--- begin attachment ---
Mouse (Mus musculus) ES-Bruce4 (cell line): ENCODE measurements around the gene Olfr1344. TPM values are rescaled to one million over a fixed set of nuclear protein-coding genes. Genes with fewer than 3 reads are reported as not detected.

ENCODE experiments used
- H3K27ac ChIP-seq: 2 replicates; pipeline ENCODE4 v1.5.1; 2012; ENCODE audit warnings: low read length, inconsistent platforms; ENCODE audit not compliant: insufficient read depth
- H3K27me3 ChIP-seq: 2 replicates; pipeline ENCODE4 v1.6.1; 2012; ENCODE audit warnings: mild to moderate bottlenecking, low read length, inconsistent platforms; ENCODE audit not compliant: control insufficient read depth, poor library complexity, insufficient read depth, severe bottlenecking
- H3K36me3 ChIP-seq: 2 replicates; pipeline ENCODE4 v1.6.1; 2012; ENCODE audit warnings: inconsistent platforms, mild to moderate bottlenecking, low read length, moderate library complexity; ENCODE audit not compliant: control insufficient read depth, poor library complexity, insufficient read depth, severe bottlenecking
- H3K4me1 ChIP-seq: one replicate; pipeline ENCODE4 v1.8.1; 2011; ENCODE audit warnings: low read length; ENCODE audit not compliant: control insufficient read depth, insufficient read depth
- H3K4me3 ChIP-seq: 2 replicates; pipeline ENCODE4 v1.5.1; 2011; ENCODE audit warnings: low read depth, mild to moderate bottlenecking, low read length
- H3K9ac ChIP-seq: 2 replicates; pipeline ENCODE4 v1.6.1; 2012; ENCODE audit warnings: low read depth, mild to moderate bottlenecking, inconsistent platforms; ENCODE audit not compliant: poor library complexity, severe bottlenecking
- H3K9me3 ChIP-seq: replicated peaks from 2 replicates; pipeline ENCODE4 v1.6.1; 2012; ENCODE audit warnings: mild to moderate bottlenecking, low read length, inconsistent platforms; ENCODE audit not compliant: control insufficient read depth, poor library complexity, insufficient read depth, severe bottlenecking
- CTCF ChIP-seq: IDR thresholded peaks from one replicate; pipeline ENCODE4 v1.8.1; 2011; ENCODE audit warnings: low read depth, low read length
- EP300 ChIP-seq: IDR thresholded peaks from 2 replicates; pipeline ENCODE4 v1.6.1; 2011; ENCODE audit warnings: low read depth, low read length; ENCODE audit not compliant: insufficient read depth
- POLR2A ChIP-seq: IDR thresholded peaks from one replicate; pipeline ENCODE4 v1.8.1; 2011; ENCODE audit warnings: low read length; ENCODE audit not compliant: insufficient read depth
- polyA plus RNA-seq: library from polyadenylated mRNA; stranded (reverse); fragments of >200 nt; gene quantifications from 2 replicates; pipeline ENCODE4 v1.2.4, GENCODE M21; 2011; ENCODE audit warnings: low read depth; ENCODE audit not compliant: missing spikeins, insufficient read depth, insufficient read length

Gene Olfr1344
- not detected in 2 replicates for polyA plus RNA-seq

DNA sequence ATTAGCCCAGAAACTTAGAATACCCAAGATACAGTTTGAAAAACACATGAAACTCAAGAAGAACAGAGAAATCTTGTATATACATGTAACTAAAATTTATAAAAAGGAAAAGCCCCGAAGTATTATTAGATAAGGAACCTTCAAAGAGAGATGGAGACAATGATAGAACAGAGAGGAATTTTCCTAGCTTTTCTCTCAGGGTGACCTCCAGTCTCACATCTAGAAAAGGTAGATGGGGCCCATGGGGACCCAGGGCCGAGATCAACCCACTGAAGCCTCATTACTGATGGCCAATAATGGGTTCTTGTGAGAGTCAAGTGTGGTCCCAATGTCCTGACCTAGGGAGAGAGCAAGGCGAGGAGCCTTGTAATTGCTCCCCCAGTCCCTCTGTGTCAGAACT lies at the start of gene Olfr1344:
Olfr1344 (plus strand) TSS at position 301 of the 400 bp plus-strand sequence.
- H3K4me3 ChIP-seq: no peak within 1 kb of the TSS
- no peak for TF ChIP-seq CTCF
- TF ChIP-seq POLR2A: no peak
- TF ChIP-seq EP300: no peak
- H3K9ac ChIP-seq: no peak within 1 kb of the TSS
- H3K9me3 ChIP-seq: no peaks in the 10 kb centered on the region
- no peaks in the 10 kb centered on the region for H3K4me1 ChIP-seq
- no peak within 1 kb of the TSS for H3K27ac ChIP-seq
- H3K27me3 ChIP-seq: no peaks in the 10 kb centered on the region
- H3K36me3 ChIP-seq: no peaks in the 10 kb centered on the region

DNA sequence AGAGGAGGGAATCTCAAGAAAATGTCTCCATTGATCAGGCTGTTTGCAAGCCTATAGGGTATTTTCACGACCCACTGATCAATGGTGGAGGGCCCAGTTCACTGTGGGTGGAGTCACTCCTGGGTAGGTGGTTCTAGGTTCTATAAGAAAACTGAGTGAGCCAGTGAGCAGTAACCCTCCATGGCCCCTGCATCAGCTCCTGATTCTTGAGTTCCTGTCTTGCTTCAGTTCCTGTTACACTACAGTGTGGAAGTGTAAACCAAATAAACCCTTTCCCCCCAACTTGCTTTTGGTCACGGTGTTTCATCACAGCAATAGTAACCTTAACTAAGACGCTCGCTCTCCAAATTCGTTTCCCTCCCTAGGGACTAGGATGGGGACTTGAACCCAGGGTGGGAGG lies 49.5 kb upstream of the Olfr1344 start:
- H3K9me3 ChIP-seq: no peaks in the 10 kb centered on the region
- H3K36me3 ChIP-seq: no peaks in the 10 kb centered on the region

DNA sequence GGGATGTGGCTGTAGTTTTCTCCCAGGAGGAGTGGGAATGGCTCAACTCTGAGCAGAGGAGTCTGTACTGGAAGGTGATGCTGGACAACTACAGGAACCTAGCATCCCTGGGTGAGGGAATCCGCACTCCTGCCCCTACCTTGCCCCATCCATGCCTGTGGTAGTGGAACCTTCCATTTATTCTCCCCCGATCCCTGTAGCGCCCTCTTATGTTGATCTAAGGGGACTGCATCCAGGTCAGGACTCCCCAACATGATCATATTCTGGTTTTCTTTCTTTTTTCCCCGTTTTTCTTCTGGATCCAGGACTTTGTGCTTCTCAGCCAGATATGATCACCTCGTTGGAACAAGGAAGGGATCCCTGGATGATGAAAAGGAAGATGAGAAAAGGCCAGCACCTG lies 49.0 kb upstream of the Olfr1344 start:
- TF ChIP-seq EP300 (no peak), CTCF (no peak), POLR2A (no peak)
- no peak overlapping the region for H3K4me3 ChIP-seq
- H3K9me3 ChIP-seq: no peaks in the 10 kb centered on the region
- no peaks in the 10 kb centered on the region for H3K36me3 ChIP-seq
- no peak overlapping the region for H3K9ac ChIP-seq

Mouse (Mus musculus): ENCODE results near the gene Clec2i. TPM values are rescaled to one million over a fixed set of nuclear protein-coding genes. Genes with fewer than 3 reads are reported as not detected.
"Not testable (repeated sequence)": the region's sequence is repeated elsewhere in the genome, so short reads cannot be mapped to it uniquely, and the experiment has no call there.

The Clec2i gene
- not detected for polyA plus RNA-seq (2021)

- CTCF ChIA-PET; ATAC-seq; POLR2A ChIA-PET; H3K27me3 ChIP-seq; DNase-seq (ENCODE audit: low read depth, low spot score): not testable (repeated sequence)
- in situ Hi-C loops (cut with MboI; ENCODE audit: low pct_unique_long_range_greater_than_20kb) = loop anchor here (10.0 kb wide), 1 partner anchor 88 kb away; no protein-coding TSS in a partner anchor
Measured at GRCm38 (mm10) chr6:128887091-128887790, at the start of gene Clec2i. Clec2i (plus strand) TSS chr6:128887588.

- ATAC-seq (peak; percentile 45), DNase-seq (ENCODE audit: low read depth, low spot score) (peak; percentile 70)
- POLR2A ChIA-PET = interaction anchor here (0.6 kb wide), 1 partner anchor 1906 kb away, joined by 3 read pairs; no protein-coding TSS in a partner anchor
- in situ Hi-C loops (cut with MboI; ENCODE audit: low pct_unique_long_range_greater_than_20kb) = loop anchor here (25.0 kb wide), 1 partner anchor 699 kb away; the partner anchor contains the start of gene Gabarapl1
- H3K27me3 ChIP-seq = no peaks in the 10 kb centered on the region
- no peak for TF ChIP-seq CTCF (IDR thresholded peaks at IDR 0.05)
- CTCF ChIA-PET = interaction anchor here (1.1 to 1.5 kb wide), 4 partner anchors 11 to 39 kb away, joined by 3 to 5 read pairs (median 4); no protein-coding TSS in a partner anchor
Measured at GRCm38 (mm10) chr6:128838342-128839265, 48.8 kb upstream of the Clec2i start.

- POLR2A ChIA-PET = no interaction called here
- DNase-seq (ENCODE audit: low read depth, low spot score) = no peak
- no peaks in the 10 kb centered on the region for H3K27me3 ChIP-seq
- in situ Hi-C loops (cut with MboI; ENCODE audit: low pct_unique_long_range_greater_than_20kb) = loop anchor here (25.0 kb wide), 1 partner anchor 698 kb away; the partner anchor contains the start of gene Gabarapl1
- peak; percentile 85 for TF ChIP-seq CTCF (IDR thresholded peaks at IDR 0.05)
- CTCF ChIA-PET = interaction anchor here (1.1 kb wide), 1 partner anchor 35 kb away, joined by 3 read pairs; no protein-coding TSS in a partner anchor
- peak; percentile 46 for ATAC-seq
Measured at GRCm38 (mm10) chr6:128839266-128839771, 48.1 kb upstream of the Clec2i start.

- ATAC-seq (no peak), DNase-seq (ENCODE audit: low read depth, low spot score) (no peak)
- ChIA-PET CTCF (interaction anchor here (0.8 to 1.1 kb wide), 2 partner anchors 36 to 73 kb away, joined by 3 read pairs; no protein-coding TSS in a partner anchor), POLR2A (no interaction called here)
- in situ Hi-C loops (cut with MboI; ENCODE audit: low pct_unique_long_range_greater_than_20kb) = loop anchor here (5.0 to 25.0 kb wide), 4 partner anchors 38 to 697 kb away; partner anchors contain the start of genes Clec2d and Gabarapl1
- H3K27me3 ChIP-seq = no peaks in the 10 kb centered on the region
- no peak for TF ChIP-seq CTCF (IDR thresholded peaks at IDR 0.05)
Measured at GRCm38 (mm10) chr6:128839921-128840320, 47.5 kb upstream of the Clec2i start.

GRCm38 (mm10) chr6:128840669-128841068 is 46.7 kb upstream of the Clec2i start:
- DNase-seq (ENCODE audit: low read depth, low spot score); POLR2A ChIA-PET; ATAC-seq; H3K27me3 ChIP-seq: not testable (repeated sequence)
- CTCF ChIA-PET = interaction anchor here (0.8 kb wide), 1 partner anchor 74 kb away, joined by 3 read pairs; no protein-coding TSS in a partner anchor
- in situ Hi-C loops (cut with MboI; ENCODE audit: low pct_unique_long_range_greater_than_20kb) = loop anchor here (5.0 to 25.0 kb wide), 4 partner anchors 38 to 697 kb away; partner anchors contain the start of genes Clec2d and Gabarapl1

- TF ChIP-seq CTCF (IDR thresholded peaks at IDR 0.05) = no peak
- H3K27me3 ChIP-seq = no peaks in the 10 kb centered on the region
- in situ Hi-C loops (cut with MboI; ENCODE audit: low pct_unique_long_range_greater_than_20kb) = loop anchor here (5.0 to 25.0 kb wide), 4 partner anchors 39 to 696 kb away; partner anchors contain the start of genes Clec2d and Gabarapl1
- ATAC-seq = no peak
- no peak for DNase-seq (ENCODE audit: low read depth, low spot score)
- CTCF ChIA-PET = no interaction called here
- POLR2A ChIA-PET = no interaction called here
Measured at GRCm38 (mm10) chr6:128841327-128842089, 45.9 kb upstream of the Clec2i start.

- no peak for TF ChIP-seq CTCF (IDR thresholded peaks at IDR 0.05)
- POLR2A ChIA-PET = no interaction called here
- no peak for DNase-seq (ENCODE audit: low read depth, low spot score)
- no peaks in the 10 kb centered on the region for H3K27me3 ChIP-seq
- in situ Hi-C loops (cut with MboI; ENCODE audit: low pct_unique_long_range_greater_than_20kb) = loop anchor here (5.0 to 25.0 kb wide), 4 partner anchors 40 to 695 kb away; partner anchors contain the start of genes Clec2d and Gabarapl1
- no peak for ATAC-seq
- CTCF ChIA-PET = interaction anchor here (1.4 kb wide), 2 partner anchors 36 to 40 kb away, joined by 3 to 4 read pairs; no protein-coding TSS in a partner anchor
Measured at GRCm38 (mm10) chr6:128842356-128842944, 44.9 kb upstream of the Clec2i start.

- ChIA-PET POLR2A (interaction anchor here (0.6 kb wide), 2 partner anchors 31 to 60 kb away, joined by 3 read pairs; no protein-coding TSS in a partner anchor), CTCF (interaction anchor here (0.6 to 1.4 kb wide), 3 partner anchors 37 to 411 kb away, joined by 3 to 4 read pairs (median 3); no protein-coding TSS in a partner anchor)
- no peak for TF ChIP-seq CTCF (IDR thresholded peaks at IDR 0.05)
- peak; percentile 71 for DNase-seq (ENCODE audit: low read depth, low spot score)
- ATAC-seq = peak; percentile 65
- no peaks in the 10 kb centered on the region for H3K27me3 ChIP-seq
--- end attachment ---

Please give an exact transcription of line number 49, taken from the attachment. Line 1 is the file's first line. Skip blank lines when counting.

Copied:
- CTCF ChIA-PET = interaction anchor here (1.1 to 1.5 kb wide), 4 partner anchors 11 to 39 kb away, joined by 3 to 5 read pairs (median 4); no protein-coding TSS in a partner anchor